Group Policy Modification(T1484)
What is a Group Policy Object (GPO)?
A Group Policy Object (GPO) is a group of settings that can be used as a resource in a Microsoft operating system to control user accounts and user activity. The Group Policy Object is implemented in an Active Directory system and can be associated with a single or numerous Active Directory containers, including sites, domains, or organizational units (OUs). The Group Policy Management Console (GPMC) allows users to create GPOs that define,
• General lockdown of systems
• Security Hardening
• Configuration of Internet Explorer
• Logon and logoff script changes
• Drive and printer mappings
• Setting local administrators – Local group membership
What is Group Policy Management Console?
The Group Policy Management Console (GPMC) is a built-in tool for windows administration. As the name states it is used as a central resource for managing groups of Group Policy Objects (GPOs). GPMC combines tools like Active Directory users and computers, and Active Directory sites and services, and also Resulting Set of Policies. GPMC has an additional feature which helps programmers to manage GPOs with C or C+.
What is an Active Directory system?
Active Directory is a technology developed by Microsoft to effectively manage computers and other devices in the network. It provides network administrators with a whole lot of functionality like creating and managing domains, users, and objects within a network. For example, an admin can create a group of users and set privileges and access to certain directories and locations on the server.
Abusing Group Policy
A GPO is a place that has a lot of valuable information that an attacker can get. An additional feature that favors an attacker is that any valid user in an active directory can query the information in the active directory and can get a valid response (i.e. see who has access to what). Moreover, there are even a few tools that can help the attacker map a GPO environment like Powerview, Bloodhound, Grouper2. The most common activity carried out by attackers in such situations is to change the settings to make execute a malicious payload instead of a legitimate one.
Not limited to this once the attacker has gained the access to modify the settings there are ample things that he can do, such as, create or automate malicious actions, can also provide admin access to a system by creating a local admin account, or can also run services based on his preference. With so many possibilities in hand, an attacker can even elevate privilege or may increase the attack surface for even more persistence and access.
We will be exploiting a vulnerability in Group Policy Caching. With this vulnerability, a normal domain user can perform arbitrary file overwrite with administrative privilege by altering Group Policy Caching. For this, we have set up the active directory on windows server 2012. A domain user and default domain policy with no special configuration or settings is all that we need. The “Group Policy caching files” are stored under subfolders: C:\users\\AppData\Local\GroupPolicy\datastore\0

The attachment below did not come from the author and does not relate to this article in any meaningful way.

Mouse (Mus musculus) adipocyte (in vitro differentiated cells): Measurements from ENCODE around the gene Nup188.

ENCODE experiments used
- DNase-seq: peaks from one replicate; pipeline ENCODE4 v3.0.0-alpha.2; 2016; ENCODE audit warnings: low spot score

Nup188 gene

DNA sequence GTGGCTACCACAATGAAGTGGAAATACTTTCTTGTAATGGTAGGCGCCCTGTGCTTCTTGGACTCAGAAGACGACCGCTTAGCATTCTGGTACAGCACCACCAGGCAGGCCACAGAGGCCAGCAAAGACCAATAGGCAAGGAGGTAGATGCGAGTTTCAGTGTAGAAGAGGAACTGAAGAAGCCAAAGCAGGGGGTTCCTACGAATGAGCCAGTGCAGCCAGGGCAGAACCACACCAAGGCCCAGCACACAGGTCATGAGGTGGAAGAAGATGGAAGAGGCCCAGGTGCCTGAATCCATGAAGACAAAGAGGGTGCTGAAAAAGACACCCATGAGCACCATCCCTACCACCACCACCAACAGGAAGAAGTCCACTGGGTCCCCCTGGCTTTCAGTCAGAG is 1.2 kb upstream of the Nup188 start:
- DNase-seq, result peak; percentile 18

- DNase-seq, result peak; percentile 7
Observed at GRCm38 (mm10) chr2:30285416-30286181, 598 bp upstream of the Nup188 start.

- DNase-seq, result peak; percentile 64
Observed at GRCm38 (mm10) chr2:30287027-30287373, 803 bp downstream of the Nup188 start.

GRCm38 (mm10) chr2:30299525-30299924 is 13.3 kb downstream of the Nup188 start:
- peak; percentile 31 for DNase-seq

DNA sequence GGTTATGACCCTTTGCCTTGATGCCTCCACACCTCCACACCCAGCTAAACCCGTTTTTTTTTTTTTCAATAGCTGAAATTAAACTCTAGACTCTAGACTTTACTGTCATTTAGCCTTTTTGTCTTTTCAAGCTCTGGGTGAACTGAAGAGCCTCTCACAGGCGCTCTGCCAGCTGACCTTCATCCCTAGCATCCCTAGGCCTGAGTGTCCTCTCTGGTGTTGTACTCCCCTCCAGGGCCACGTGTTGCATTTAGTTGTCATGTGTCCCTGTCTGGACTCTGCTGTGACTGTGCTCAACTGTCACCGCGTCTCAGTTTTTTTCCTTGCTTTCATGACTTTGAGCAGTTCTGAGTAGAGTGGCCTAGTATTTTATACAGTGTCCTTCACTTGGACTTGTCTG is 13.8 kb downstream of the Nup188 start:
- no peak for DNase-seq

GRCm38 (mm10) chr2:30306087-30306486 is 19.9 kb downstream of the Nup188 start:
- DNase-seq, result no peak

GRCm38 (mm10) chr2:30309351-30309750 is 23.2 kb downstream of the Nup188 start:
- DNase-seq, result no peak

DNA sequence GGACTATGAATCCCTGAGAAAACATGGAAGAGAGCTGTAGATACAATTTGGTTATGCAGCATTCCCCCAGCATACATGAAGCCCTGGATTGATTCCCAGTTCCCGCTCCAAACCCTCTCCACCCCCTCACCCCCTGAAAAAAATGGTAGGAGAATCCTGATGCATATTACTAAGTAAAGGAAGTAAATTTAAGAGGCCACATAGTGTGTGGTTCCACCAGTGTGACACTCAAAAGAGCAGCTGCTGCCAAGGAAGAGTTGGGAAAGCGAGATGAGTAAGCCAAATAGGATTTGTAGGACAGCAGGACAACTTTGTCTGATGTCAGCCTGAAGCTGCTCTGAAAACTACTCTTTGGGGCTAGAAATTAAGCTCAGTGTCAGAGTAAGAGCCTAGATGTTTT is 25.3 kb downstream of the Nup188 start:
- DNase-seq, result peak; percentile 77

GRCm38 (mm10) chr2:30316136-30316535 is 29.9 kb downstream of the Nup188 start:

Whenever a gpupdate /force command is executed the directory is created if not available and then filled depending on the group policy.
So, starting we will check the access for a domain user in these folders.
So, as we see in above screenshot a domain user has fill access in the DataStore folder. And we will check the access for the sub folder 0.
As we seen in above screenshot it is clear that the domain user has only read access in the subfolder 0. So, in order to overcome this, we rename the DataStore folder to different name and create a new folder in the same name and a subfolder in the name 0.
And now we have full access to the subfolder 0. Now let’s create a file in the subfolder as shown in the bellow screenshot.
Now as the task is done, lets run gpupdate /force command and capture the background process using procmon.
Procmon: It is a free process monitor tool from windows Sysinternals which can be used to monitor and display real-time system activity in operating systems like MS Windows and Unix-like operating system.
As we can observe from the above screenshot, it is clear that the file is opened without any interference from the system, and also 2 SetSecurityFile calls are made. This has eventually affected our rights in the file created in the subfolder as seen in the below screenshot.
Now we are again pushed back to read-only permission. So not stopping with this we will try to create a junction under the subfolder 0 pointing to a protected directory which only admin has access to, i.e. in this case I have chosen “c:\users\administrator\documents”.
Now let’s run gpupdate /force command again and capture the background process using procmon.
As we can see in the above screen shot the first SetSecurityFile call is made on desktop.ini and the it is stopped due to access denied on MyMusic folder. As everything went as planed let’s check the permission on the desktop.ini file.
As expected, we got full access to a system protected file. This is because the first SetSecurity will always give full access to the current user and then the second SetSecurity call will give only read-only access.
The best way to prevent such attacks is by actively capturing and monitoring the system logs. As all unauthorized logins, users, system activities, events, etc. can be captured, monitoring those logs regularly will pave way for finding such malicious activities easily. These data not only help detect the presence of attackers in the network but also will help the administrator or the forensic person understand the activities they have performed within their period of presence.